Cameron Little (born 31 August 1968) is a former Scottish rugby union player and now coach. A Scotland Sevens internationalist, he played for the amateur Glasgow District side and after professionalism played for Glasgow Rugby, now named the Glasgow Warriors.
At amateur level Little started out with Glasgow High Kelvinside at high school. When they formed Glasgow Hawks on their merger with Glasgow Academicals he then played for Hawks. When GHK started again as a separate entity Little again turned out for Glasgow High Kelvinside.
He played for Glasgow Warriors in both the Heineken Cup and the European Challenge Cup.
He was to later offer this perspective on turning professional for Glasgow Warriors in the nineties: "I was 29 when I turned pro, and I loved it," Little recalls. "It was a real dream, but also done in the knowledge that it would be only for two or three years, and I could put my job on hold. It taught me self-discipline because it can be pretty boring. It would have been very easy to go home in the afternoon and fall asleep. It’s not as if you are earning big money like a Rangers or a Celtic player and can go shopping in Princes Square all afternoon.
"The powers-that-be now have to learn that players can’t be left to their own devices. But it was a great experience, and great fun, although I would have liked to have played a bit more. Fraser Stott kept me on the bench most of the time, though. He was a feisty character, and tended to rub people up the wrong way. But pro rugby suited him, because he was very dedicated.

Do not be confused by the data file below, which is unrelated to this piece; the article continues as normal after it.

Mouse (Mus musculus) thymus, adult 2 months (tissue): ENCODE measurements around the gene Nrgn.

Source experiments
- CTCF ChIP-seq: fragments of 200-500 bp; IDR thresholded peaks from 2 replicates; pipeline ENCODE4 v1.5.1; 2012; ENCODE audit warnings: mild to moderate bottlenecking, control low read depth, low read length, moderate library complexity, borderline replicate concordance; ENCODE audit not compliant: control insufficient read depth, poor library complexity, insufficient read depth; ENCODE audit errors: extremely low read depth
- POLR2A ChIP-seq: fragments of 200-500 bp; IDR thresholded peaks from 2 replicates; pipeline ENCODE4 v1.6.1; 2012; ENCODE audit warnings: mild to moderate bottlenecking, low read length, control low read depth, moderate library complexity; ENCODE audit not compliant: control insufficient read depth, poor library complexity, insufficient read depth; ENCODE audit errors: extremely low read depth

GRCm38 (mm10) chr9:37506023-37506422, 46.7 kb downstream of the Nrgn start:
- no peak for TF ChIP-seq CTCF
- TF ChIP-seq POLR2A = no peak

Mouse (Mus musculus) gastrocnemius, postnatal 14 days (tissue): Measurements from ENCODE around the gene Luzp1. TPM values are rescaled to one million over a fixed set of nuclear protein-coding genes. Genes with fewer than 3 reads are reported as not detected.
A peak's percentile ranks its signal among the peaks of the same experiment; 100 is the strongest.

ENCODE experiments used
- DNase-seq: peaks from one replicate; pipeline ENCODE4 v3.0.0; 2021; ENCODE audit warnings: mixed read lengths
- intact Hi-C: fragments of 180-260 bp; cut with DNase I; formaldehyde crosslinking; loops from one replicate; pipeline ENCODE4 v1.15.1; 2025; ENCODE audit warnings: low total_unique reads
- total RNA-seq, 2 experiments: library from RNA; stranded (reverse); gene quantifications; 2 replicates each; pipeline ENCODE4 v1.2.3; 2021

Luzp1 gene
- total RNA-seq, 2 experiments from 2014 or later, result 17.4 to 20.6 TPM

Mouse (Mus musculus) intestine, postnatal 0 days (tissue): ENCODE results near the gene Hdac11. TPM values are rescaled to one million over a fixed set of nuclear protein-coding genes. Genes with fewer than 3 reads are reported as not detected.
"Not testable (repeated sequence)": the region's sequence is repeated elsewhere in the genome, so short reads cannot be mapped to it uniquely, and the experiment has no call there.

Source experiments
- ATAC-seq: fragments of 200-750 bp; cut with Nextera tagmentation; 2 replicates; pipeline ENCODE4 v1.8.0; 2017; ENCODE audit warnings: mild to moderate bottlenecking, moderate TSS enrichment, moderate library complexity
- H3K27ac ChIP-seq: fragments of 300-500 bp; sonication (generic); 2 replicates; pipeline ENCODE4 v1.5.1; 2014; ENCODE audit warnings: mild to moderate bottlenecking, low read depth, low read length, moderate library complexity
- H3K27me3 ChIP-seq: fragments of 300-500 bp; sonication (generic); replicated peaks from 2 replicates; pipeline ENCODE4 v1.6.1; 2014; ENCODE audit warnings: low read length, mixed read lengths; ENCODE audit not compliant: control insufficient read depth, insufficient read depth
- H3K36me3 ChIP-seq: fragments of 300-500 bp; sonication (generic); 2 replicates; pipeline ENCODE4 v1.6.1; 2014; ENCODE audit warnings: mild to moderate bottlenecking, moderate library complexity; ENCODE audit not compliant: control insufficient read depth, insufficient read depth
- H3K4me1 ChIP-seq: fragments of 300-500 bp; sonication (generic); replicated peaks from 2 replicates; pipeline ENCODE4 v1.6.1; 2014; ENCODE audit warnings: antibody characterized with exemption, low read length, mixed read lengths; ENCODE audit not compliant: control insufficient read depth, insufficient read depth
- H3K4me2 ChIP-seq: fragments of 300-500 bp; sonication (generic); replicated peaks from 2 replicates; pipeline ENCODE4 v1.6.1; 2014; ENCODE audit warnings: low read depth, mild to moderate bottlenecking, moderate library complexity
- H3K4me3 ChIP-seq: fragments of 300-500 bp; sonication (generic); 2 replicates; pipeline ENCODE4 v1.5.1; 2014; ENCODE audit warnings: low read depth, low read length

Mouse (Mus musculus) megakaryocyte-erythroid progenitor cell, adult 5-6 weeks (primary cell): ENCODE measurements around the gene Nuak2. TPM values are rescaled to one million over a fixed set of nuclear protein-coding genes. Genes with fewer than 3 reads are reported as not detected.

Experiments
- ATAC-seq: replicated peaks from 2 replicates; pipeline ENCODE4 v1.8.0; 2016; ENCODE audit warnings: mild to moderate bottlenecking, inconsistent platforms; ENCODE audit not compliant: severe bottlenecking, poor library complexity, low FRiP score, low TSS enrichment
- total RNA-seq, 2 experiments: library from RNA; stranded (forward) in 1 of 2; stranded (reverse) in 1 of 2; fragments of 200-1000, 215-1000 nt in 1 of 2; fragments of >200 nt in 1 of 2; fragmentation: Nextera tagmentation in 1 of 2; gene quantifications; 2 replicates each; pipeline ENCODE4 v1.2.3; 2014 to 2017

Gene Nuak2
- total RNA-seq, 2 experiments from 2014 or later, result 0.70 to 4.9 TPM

"Weights? I never touched them until I became a pro. We used to train at the David Lloyd Centre in Renfrew during the day with all the housewives, but there was a lot of looking around and not much work being done. So they transported us to the Palace of Arts, in Bellahouston, where it was real basic stuff with power lifters sweating over these enormous weights, and shouting and screaming while we cowered in the corner. Guys like Gordon Bulloch would get stuck in; Fraser and I would spend a lot of time stretching."
After returning to amateur rugby he was again picked for the amateur Glasgow District side in a match against Edinburgh District.
He captained the cup-winning Scotland Sevens side in the Cayman Islands Sevens tournament of 2001. The Scottish side seemed to enjoy their win somewhat: according to reports, $3,000 of the $10,000 first place award was spent at the post-match festivities.
In 2005 he became a management consultant with Marsh & McLennan Companies. Then in 2007, he moved into the insurance industry with Aon as a business development consultant. From 2011 he moved to become the Head of Insurance and Risk at Scottish Power.
He also moved into coaching first with Glasgow Hawks and then with Glasgow High Kelvinside. He has been involved in charity work for the Scottish Spina Bifida Association.